By Niall Anderson in London
They were easy-beats four months ago, but a change in conditions – and one key addition – is set to make Bangladesh a much tougher challenge for the Black Caps at the Cricket World Cup.
As they were getting easily dismantled in a 3-0 series sweep in their New Zealand ODI series, few would have picked Bangladesh to be able to topple South Africa in their World Cup opener. However, their highest ODI score - 330-6 - earned them a superb 21-run win, and reminded the Black Caps that this will be a far more potent unit than what they had seen on New Zealand soil.
Inspirational all-rounder Shakib Al Hasan – who missed the New Zealand tour – is a significant addition, and struck 75 in their opening win. Bangladesh are also a much more potent side overseas than they are when visiting New Zealand, where they have never won. That includes in the United Kingdom – where they claimed a stunning five-wicket win over the Black Caps in their solitary UK clash at the 2017 Champions Trophy.
So, the scenes from New Zealand – where Bangladesh were at 94-6, 93-5 and 61-5 on their way to eventual defeats of eight wickets, eight wickets and 88 runs respectively - are less likely to be seen in the Black Caps' second World Cup clash on Thursday morning.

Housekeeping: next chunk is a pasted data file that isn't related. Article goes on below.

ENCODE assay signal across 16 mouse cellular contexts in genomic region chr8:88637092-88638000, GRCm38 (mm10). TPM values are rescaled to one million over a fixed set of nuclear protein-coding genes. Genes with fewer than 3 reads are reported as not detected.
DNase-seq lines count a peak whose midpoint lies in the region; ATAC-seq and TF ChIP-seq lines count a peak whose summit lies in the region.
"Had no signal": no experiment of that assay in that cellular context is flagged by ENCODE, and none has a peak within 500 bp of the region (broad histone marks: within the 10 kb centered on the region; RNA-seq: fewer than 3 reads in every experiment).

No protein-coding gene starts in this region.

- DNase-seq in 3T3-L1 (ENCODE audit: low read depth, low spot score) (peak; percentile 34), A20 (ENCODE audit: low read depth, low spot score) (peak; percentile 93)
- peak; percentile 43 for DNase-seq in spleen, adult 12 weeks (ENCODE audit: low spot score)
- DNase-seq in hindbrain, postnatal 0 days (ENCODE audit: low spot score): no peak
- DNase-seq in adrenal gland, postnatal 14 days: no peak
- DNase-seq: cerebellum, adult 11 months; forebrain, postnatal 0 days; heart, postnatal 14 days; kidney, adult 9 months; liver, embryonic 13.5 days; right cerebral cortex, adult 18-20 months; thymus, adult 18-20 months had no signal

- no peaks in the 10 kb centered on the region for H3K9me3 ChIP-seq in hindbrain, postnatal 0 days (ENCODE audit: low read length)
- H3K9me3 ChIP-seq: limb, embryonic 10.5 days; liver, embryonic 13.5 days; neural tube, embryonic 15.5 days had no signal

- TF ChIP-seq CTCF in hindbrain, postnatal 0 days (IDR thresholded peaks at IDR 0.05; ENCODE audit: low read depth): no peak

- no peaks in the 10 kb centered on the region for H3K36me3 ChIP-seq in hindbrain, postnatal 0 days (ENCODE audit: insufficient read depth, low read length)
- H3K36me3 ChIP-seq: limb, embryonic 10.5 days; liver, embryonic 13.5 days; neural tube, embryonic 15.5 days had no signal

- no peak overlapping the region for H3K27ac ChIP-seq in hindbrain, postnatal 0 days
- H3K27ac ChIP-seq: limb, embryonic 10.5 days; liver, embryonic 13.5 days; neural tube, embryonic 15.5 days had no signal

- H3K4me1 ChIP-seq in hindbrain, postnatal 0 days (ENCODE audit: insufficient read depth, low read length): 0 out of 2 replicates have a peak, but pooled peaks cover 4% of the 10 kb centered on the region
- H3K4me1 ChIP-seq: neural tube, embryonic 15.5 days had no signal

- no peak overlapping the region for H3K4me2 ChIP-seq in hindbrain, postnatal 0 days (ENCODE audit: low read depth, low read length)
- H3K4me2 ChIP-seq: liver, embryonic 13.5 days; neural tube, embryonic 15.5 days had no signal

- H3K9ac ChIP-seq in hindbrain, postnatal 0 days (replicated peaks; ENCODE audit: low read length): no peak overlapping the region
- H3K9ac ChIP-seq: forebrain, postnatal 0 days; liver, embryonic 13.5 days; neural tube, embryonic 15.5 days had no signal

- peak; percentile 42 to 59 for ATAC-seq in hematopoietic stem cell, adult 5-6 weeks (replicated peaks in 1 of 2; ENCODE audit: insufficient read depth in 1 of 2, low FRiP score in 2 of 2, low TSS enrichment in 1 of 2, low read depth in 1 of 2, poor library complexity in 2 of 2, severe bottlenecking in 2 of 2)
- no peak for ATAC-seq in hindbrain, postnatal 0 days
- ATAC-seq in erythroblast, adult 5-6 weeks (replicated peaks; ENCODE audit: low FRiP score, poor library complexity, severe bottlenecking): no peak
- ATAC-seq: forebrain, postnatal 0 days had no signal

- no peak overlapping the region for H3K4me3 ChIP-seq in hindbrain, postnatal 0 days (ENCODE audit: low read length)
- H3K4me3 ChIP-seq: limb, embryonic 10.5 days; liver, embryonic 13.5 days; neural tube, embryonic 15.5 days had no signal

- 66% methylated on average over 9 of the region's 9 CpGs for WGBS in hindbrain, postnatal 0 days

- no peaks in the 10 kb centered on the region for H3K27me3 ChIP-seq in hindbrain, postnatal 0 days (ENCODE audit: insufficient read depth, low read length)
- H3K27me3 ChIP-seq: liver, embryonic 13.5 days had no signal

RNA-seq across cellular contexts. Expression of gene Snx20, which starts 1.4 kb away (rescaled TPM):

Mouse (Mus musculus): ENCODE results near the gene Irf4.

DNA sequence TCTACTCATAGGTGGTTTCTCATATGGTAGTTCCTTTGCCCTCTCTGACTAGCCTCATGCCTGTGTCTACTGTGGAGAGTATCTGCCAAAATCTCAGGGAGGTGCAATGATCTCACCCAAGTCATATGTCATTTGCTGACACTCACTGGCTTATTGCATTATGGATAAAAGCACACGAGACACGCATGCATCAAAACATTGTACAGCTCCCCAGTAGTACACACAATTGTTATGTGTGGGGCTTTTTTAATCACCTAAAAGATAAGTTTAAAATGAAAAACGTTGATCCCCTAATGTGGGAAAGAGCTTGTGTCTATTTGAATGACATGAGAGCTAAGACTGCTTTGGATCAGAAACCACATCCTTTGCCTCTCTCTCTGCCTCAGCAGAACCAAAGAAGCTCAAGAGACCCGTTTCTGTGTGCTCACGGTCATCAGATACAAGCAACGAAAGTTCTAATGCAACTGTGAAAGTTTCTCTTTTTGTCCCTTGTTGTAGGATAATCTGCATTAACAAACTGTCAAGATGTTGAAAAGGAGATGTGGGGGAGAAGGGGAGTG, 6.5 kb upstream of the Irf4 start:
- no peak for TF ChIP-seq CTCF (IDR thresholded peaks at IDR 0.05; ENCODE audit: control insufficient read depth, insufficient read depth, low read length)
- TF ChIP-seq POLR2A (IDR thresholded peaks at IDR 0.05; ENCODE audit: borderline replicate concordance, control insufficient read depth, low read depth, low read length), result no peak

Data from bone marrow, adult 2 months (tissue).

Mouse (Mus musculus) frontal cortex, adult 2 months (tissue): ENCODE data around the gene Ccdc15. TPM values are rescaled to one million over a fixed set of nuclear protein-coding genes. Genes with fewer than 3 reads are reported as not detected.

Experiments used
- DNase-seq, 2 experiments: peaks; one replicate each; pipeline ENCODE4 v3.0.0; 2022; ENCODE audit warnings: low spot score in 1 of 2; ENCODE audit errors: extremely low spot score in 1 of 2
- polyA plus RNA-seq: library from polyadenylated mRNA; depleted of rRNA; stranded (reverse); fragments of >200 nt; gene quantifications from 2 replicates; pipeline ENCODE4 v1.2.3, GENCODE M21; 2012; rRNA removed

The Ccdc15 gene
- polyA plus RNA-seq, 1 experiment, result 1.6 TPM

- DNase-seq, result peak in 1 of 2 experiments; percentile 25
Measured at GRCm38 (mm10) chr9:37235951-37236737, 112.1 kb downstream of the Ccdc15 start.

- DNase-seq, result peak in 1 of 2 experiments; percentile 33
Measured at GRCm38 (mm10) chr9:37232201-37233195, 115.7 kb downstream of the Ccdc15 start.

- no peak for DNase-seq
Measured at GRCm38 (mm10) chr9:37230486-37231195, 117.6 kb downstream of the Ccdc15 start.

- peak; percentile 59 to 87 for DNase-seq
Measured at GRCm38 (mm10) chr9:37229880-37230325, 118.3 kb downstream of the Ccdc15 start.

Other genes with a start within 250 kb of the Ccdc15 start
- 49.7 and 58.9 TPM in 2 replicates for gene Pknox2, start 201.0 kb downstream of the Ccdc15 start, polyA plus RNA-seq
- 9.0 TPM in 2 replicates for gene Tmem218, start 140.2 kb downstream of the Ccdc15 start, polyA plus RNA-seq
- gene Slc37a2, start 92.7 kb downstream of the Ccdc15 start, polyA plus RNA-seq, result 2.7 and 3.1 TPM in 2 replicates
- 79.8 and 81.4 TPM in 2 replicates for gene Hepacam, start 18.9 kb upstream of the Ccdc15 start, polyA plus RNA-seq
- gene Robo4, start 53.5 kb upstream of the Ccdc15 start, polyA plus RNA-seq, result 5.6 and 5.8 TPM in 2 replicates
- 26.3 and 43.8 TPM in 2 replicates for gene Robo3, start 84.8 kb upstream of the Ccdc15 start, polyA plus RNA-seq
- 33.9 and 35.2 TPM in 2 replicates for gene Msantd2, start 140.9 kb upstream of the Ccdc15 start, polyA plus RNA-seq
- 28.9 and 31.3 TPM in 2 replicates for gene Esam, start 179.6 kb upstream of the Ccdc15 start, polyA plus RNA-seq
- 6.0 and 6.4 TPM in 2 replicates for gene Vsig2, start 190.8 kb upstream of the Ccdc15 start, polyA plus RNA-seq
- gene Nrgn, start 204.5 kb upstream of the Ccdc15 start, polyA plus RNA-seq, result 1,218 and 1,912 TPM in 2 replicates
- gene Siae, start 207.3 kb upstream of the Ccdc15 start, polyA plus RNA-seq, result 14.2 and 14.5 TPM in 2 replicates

Few know what Bangladesh can produce better than Black Caps bowling coach Shane Jurgensen, who was at the helm as Bangladesh head coach when they claimed a 3-0 series win over New Zealand in 2013. He wasn't surprised by the hot start from his former troops, and isn't reading anything into their struggles in New Zealand.
"We're taking them as a completely different team. What happened in New Zealand – that series is long gone and this is the World Cup, they step up for every game, so we're certainly going to have to be on our toes," Jurgensen said.
"We know what they're going to dish up in terms of their bowling, and with their batting they've got some really dangerous players. They have guys who can come out and really take the game away, they've got guys who can bat for long periods, they're very clever in terms of their batting, and Shakib Al Hasan has the ability to take wickets regardless of the pitch. They can also change their pace with the bowlers' little cutters.
"We know we're going to have a really tough challenge."
To help with that challenge, the Black Caps brought in spinner Ajaz Patel to help out at training. Currently playing with Surrey club Cranleigh, Patel offered another quality left-arm bowling option in the nets; potentially an aid for the Black Caps batsmen before they have to face Shakib's left-arm spin.
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Henry Nicholls and Tim Southee trained under lights at The Oval as they continued their progression from hamstring and calf injuries respectively, with an unwell Martin Guptill the only absentee.